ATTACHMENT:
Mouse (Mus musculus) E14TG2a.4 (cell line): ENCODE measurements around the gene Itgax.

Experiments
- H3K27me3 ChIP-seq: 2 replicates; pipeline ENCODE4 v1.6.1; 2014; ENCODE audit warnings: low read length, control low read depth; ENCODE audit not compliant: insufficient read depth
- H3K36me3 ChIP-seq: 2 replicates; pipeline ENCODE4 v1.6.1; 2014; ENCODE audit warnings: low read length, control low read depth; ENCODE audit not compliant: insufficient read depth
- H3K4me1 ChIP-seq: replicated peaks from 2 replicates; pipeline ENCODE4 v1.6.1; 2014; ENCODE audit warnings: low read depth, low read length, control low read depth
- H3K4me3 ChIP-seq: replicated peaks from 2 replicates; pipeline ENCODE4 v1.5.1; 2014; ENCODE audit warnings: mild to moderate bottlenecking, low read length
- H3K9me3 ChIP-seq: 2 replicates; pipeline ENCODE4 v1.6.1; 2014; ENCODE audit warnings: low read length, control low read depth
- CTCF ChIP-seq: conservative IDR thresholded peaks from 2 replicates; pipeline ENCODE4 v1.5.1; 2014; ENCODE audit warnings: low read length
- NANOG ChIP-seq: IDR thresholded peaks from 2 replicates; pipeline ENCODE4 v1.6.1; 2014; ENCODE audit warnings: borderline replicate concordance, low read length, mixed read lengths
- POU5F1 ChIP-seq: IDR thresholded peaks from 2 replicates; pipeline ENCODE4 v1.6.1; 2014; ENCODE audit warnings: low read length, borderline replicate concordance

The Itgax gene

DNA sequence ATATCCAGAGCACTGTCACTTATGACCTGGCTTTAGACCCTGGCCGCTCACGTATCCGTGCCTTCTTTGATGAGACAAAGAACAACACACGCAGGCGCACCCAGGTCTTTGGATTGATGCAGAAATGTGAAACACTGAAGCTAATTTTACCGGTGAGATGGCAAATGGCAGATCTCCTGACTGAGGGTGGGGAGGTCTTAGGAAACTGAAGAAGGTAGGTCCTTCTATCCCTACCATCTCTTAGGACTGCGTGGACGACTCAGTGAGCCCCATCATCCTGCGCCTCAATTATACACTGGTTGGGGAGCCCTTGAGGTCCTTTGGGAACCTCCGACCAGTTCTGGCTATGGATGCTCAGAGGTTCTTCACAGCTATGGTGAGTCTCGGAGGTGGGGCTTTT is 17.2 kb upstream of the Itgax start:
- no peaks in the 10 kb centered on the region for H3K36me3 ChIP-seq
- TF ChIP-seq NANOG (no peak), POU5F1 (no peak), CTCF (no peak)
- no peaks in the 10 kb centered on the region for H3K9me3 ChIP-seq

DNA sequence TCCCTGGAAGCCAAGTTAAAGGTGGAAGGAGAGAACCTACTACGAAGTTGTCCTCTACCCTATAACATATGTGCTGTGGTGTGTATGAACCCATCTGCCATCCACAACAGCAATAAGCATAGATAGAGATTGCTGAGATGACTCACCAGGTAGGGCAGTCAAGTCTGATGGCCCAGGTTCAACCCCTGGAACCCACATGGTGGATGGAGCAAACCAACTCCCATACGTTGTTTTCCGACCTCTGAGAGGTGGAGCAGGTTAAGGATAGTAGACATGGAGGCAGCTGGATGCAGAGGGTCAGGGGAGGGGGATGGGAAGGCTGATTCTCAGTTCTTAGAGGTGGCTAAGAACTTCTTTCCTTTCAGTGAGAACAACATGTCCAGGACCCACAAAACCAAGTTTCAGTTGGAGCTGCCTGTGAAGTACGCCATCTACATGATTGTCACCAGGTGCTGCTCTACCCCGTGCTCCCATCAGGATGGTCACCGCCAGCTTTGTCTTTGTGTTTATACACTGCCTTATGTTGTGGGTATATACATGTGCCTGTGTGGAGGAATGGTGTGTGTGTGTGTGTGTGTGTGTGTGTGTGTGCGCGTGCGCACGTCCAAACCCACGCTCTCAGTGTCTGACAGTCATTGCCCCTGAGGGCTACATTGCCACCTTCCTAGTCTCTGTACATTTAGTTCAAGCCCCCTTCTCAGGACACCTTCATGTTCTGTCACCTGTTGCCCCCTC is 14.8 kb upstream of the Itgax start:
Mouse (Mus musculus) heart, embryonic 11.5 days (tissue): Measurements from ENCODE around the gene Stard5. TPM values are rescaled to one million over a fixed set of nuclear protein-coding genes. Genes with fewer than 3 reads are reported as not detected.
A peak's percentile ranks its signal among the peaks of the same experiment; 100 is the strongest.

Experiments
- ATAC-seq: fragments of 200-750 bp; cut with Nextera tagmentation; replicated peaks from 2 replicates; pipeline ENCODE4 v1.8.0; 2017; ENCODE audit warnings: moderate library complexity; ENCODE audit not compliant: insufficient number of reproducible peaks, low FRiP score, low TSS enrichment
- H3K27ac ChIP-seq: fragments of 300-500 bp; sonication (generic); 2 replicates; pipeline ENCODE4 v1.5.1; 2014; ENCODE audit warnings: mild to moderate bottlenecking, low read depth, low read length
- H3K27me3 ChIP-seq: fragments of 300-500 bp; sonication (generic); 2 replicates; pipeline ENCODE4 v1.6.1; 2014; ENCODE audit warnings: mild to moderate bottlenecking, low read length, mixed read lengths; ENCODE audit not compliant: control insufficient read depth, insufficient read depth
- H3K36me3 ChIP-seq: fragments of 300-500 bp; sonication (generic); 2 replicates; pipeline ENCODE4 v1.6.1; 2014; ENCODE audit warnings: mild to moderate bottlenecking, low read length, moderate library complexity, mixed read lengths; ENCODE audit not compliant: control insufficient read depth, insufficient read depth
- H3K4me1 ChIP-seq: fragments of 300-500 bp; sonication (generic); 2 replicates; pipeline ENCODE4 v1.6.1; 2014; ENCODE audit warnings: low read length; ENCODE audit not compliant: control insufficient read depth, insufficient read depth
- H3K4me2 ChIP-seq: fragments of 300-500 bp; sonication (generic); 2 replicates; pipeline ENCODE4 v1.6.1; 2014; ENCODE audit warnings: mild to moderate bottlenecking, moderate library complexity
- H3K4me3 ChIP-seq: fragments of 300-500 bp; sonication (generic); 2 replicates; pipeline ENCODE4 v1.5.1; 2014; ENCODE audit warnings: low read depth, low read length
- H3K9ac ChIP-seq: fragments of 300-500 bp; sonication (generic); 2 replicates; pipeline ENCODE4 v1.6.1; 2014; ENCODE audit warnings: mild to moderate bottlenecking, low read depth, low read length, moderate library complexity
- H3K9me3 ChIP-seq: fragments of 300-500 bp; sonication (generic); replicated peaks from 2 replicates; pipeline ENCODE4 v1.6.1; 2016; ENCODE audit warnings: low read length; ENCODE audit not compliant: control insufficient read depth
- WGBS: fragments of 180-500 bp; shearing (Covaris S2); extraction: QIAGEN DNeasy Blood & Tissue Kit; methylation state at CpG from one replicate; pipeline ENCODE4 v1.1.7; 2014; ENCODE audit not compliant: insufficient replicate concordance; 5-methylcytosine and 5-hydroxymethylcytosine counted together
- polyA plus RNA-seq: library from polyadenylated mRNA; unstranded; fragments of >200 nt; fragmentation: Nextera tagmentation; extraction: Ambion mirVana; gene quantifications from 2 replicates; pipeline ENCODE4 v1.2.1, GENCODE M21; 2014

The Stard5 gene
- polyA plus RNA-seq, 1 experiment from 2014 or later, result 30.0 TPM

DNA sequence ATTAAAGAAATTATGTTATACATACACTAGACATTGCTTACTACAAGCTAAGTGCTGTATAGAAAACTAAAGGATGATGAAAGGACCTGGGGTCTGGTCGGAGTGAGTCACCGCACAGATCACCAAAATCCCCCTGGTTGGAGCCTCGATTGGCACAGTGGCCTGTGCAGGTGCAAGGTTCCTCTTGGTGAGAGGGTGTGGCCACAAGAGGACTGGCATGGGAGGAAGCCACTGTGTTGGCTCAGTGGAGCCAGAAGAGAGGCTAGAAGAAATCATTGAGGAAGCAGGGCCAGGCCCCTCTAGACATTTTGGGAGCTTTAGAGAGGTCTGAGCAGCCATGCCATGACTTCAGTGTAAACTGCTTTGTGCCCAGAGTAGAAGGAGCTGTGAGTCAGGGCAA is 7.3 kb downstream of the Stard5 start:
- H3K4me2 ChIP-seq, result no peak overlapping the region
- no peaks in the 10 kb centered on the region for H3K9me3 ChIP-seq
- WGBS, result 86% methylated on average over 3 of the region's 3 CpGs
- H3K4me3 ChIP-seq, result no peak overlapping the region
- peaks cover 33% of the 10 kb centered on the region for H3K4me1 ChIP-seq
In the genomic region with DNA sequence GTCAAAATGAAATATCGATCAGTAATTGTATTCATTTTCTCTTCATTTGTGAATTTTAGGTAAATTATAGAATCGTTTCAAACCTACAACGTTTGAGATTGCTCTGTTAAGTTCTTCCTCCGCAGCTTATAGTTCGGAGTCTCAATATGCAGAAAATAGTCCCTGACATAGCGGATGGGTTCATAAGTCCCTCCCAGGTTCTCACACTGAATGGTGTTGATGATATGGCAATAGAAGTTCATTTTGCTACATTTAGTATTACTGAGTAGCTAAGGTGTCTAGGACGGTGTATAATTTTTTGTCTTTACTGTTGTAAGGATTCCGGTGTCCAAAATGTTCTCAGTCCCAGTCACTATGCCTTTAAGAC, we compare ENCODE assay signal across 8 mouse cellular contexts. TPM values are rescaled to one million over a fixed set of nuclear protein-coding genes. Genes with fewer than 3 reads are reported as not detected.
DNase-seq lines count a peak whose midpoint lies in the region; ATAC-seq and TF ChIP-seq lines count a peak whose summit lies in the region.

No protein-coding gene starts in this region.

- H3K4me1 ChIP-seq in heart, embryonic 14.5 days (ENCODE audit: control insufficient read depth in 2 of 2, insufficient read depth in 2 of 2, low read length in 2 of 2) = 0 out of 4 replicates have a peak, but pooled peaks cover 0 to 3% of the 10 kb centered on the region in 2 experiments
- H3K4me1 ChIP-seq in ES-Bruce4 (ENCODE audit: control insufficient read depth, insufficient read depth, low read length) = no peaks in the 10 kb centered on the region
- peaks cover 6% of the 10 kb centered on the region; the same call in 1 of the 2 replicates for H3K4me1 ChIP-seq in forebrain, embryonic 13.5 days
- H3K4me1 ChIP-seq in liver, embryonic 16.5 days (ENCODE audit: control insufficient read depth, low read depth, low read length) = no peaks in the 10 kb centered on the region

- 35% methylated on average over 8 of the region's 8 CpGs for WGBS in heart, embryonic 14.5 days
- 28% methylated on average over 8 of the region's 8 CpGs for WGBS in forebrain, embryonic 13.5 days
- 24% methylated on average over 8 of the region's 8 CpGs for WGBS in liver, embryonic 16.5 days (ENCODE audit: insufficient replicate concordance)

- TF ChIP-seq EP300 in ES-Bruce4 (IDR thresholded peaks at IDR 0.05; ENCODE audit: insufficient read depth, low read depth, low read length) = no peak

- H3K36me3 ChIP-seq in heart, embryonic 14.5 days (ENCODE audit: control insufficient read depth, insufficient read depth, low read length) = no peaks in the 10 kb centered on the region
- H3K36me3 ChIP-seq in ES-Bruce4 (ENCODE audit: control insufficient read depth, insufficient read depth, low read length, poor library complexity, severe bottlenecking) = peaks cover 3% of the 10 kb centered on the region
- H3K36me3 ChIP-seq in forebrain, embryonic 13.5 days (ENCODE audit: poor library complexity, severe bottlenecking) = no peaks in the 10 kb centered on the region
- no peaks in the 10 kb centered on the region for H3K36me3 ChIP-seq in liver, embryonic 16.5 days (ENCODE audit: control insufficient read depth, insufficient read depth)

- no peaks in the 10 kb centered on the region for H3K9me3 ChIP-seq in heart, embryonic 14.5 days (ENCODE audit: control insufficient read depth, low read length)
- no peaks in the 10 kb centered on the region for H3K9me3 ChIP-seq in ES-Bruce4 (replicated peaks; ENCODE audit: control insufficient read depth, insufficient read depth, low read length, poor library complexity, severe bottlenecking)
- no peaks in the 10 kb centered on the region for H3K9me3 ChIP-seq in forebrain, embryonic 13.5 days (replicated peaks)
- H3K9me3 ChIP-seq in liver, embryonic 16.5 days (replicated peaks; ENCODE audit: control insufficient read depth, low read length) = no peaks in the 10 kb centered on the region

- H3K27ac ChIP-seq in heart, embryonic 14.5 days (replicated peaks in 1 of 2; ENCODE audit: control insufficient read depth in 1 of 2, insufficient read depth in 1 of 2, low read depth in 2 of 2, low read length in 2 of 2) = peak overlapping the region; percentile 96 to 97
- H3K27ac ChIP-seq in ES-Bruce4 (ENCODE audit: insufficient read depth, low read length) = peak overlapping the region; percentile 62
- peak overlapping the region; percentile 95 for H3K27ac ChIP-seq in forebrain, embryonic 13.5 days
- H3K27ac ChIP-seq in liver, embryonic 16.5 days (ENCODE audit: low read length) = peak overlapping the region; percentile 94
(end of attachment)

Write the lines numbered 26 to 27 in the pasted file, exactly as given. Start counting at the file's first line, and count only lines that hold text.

- H3K4me3 ChIP-seq: fragments of 300-500 bp; sonication (generic); 2 replicates; pipeline ENCODE4 v1.5.1; 2014; ENCODE audit warnings: low read depth, low read length
- H3K9ac ChIP-seq: fragments of 300-500 bp; sonication (generic); 2 replicates; pipeline ENCODE4 v1.6.1; 2014; ENCODE audit warnings: mild to moderate bottlenecking, low read depth, low read length, moderate library complexity